All throughout high school and right into college, I was a chronic procrastinator. I spent the days leading up to due dates for big essay projects worry-free, and the night before, I would stare at my computer until the wee hours of the morning, bleary-eyed and delusional from lack of sleep while trying to finish something I was given a week or more to complete.
I used to say, “Oh, I just work well under pressure. That’s why I wait until the last second to start projects.” But I always knew this wasn’t the case. I had the ability to crank out an assignment in a couple of hours before it was due, but it was never my best work, and I didn’t feel a sense of pride putting my name on it. This was a problem that I desperately wanted to fix, but with unlimited distractions available, I could come up with endless reasons to put off getting started for another hour or two, until I taught myself these techniques to boost my productivity.
1. Just Start Somewhere.
Start with the absolute easiest task. It doesn’t matter if that’s just creating a document, titling it, and saving it. Do this ASAP after receiving any kind of project with a deadline. I have to force myself to do this because it seems so simple, almost like it’s not going to make a difference. I promise you, it does!
2. Hold Yourself Accountable
Commit yourself by telling others around you what you’re up to. If the clock is ticking and someone is expecting your work by a certain date, tell your best friend, your mom, and your partner exactly what you’re going to do and when you’re going to do it. Even if it’s just a personal project, having someone to hold you accountable is a valuable tool.
3. Write It Down Where You’ll See It
I like to keep track of tasks the old-fashioned way. Make sure you have a badass planner or a cute little notebook, and put everything that matters in it as soon as you commit. You can also add deadlines to the calendar on your phone or laptop, but there’s something that makes it click for me when I put pen to paper and write it all down.
4. Skip the Snooze Button
Wake. up. early. Seriously, this was advice I ignored for far too long because, well, I’m lazy, and I like to lay in bed until I feel ready to start my day. But I’ve recently been forcing myself to get out of bed to shut off my alarm that’s blaring from across the room, and those are my most productive days. I also shower as soon as I wake up, even if I think I don’t need to. And when I get out, I put on some real pants (especially important if I’m planning to work at home). Getting the basics out of the way in the early hours of the morning puts me in the perfect spot to start grindin’ before the sun has fully risen. I’m not saying you have to wake up at 4 a.m. to be productive, but start small and try to wake up 30 to 45 minutes before your usual wakeup call. I remain amazed at how much more I’m able to achieve with that extra chunk of time.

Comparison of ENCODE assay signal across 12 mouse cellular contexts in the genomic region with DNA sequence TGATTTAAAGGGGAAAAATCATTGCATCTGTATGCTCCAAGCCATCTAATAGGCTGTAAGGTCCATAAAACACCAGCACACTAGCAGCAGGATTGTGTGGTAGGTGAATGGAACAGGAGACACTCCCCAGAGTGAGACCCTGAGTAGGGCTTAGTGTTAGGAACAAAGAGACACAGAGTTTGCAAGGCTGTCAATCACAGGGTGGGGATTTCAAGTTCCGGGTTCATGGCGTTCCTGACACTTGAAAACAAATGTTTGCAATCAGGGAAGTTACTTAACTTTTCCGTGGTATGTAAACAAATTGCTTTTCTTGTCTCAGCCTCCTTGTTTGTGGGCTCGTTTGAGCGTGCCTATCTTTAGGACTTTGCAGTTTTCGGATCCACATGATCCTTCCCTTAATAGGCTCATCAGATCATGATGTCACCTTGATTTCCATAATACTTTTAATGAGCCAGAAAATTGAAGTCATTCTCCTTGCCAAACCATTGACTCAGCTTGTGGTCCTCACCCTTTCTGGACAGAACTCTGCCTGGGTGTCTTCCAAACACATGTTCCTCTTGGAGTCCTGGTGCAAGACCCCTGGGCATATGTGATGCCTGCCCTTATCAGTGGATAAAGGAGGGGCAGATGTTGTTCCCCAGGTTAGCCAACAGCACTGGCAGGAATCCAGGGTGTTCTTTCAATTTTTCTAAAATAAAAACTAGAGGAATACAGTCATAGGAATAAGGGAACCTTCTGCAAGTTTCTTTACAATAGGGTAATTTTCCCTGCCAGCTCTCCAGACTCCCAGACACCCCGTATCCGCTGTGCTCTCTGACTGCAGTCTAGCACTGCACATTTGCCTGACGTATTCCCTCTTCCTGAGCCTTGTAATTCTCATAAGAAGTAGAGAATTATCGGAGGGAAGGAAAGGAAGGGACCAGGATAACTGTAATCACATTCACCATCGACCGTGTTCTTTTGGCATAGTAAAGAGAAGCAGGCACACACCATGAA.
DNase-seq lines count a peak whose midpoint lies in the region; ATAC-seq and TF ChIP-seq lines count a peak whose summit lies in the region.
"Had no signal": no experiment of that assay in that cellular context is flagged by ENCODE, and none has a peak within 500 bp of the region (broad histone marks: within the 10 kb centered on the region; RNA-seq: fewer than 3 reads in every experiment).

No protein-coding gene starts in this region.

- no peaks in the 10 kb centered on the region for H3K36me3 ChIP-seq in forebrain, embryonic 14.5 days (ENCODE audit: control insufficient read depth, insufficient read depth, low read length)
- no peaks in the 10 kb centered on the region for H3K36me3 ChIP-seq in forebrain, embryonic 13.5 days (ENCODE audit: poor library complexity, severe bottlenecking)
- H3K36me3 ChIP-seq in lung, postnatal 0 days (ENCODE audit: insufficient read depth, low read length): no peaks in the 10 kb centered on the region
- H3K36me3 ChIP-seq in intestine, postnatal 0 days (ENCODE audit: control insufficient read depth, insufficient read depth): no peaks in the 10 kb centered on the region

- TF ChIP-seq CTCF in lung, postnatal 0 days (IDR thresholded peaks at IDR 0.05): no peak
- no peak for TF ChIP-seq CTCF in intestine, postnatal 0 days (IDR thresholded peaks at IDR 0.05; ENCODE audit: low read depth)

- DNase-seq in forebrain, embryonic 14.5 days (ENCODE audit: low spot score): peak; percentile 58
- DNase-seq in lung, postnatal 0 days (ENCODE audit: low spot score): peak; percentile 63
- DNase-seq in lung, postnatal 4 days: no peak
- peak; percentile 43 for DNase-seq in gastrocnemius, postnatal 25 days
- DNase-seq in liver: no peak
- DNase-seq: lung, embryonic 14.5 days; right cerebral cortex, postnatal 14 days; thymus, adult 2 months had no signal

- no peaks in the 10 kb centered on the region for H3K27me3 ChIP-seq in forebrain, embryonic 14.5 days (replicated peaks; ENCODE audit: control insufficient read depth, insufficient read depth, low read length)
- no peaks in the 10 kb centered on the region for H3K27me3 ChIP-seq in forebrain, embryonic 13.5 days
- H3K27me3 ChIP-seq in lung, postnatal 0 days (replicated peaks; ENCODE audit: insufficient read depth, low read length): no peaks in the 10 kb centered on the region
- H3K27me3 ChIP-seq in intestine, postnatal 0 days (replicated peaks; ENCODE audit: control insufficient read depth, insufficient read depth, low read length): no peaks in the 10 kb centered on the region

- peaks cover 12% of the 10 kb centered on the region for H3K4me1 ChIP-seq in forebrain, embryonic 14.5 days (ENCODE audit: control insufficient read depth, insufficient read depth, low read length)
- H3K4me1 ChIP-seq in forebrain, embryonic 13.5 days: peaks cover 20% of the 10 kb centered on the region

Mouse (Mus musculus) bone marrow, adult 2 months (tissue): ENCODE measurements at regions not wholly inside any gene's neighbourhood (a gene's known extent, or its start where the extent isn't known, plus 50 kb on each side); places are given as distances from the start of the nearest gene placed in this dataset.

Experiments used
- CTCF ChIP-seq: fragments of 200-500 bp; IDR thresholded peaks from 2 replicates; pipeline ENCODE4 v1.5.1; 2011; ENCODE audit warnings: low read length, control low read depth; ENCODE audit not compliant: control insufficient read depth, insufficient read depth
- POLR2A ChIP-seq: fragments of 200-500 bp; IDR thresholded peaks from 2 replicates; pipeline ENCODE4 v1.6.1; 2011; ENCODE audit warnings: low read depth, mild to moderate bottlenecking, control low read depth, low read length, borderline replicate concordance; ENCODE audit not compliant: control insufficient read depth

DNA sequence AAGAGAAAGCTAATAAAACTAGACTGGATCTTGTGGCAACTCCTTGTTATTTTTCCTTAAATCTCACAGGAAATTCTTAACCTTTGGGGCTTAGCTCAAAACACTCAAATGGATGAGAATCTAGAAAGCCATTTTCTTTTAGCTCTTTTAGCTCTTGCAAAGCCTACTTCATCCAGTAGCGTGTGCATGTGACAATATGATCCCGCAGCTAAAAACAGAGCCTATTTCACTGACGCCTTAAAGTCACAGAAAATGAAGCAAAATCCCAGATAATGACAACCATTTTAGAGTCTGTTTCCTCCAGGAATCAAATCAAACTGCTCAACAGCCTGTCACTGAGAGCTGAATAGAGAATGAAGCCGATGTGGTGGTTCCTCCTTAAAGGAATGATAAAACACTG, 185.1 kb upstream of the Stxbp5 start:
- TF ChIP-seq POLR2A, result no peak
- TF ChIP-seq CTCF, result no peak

5. Switch Up Your Workspace
Relocate to a chill space to work when you hit a productivity rut. Sometimes all it takes for me to have a breakthrough moment in a project is to move to a different spot in the house and find a cozy corner to work at. The act of physically moving myself from one place to another and being in a new space with different scenery can boost my motivation to get the job done.
6. Dump It All Out
I’m a big fan of brain dumps. I usually start a new project by taking every relevant thought that’s in my head and spewing it on a page or typing it all out. I try not to worry about grammar or spelling when I’m doing this exercise, because the goal is to get every thought out until a solid starting point comes to mind. If the lack of organization in brain dumping stresses you out, a mind map or more traditional outline is also a great way to get started.
7. Reward Yourself Along the Way
In the early stages of your project, take some time to break down your task into smaller sections or goals, and reward yourself upon completion of each section. Taking the time to give yourself a pat on the back and stimulating your brain with something that makes you happy is all the more reason to get back to work. Examples of some powerful incentives include: a snack break, an episode of whatever you’re currently binge-watching, or a quick power nap.